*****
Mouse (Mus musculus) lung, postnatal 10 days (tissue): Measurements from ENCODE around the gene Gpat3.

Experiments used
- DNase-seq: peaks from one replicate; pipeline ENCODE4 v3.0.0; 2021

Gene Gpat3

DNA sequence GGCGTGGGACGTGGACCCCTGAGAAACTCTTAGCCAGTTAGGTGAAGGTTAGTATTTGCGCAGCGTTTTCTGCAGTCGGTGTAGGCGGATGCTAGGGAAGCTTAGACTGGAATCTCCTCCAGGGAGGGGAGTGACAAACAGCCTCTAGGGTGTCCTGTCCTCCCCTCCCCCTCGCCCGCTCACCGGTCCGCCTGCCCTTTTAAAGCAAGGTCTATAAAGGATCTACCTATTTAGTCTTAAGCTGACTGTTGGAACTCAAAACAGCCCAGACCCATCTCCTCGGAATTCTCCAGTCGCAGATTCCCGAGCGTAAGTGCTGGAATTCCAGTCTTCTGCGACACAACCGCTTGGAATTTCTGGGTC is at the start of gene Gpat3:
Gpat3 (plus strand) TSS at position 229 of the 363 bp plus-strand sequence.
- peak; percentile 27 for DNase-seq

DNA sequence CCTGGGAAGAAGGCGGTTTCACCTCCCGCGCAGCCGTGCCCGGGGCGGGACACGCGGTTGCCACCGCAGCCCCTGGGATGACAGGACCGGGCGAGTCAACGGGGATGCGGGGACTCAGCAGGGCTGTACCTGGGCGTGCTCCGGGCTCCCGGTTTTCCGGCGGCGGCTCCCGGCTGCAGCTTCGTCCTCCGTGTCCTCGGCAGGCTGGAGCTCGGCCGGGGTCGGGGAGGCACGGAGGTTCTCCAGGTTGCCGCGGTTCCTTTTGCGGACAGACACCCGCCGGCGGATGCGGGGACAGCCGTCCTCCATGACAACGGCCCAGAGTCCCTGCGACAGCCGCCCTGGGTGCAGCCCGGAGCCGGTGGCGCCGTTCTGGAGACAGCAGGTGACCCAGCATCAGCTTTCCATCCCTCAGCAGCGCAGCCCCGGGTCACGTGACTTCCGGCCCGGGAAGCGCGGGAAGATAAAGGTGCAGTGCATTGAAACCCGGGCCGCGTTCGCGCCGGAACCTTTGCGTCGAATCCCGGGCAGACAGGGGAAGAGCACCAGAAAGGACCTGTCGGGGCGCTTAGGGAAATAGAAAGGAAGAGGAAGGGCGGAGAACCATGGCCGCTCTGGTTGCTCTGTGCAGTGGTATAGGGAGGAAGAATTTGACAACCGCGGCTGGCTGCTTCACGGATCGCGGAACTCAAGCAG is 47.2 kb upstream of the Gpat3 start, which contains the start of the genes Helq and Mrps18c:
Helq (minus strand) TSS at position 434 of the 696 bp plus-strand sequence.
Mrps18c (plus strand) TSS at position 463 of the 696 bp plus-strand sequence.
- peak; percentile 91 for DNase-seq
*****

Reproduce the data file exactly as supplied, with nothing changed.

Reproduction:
Mouse (Mus musculus) lung, postnatal 10 days (tissue): Measurements from ENCODE around the gene Gpat3.

Experiments used
- DNase-seq: peaks from one replicate; pipeline ENCODE4 v3.0.0; 2021

Gene Gpat3

DNA sequence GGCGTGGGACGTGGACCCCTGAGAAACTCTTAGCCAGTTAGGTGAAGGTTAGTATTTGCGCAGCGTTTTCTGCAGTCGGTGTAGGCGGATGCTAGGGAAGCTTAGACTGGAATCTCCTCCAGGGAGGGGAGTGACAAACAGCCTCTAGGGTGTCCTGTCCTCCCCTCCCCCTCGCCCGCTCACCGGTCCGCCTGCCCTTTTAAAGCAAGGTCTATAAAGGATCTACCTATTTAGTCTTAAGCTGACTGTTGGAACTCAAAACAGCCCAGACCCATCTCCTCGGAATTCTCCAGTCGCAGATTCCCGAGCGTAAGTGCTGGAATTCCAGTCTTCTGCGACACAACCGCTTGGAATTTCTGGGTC is at the start of gene Gpat3:
Gpat3 (plus strand) TSS at position 229 of the 363 bp plus-strand sequence.
- peak; percentile 27 for DNase-seq

DNA sequence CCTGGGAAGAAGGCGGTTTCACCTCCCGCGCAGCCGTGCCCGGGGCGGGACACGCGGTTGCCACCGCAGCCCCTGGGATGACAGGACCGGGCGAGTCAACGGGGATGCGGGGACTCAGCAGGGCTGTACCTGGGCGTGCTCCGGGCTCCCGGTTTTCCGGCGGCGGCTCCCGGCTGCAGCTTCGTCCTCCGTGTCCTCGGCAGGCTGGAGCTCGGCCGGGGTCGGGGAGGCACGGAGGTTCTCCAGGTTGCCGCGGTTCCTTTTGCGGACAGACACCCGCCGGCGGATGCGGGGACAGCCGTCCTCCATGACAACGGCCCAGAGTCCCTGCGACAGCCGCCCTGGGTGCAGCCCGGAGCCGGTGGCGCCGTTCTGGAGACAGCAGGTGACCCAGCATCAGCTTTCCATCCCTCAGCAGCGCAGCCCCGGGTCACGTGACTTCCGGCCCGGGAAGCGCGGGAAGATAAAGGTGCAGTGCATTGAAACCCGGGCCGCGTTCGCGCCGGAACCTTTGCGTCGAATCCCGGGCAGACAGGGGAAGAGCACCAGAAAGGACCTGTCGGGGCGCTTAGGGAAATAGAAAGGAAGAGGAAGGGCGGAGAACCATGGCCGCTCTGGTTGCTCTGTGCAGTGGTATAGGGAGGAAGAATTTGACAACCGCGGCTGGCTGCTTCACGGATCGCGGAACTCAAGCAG is 47.2 kb upstream of the Gpat3 start, which contains the start of the genes Helq and Mrps18c:
Helq (minus strand) TSS at position 434 of the 696 bp plus-strand sequence.
Mrps18c (plus strand) TSS at position 463 of the 696 bp plus-strand sequence.
- peak; percentile 91 for DNase-seq